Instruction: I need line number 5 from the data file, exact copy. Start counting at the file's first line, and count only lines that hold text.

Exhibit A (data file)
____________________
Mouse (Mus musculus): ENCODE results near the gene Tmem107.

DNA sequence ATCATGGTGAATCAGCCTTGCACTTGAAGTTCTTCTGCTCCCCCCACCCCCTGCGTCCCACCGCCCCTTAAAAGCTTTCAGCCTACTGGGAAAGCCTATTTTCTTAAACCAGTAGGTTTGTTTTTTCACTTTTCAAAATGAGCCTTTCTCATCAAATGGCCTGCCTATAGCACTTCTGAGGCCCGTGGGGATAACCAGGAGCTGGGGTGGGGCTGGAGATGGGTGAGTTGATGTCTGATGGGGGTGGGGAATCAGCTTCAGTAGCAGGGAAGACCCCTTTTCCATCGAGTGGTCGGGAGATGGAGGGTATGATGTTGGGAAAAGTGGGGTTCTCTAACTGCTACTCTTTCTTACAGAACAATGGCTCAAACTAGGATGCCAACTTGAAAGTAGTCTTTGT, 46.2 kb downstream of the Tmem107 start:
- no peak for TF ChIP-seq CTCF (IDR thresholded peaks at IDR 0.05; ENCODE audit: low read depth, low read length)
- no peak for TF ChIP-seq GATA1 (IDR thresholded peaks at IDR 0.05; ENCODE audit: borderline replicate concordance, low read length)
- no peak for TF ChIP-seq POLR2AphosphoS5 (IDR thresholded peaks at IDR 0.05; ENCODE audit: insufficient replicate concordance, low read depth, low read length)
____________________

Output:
- no peak for TF ChIP-seq POLR2AphosphoS5 (IDR thresholded peaks at IDR 0.05; ENCODE audit: insufficient replicate concordance, low read depth, low read length)